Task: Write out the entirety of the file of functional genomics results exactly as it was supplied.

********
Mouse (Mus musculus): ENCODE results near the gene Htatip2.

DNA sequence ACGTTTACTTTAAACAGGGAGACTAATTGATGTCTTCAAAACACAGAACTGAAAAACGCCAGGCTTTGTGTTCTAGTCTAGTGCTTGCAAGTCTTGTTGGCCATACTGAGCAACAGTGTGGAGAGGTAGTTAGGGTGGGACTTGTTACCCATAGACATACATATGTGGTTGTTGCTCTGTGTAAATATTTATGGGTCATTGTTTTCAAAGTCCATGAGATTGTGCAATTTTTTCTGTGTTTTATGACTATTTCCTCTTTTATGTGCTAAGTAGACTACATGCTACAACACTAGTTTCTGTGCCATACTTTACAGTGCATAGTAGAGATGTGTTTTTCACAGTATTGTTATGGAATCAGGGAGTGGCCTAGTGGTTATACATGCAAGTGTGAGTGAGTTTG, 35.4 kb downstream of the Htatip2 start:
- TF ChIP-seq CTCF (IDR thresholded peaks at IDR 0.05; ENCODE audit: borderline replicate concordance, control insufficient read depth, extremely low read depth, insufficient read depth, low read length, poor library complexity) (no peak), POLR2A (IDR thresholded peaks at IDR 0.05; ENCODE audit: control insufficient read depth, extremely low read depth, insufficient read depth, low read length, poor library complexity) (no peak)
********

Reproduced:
Mouse (Mus musculus): ENCODE results near the gene Htatip2.

DNA sequence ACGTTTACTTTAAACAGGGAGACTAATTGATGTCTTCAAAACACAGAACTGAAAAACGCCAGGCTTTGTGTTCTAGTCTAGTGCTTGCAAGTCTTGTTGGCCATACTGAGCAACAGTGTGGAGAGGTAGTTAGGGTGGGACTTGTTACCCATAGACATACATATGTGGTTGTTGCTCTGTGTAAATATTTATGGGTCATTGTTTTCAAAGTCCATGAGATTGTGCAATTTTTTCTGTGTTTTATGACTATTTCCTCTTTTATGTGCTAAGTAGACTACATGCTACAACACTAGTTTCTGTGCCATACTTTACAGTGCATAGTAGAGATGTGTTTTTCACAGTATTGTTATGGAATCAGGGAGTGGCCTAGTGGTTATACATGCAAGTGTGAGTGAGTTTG, 35.4 kb downstream of the Htatip2 start:
- TF ChIP-seq CTCF (IDR thresholded peaks at IDR 0.05; ENCODE audit: borderline replicate concordance, control insufficient read depth, extremely low read depth, insufficient read depth, low read length, poor library complexity) (no peak), POLR2A (IDR thresholded peaks at IDR 0.05; ENCODE audit: control insufficient read depth, extremely low read depth, insufficient read depth, low read length, poor library complexity) (no peak)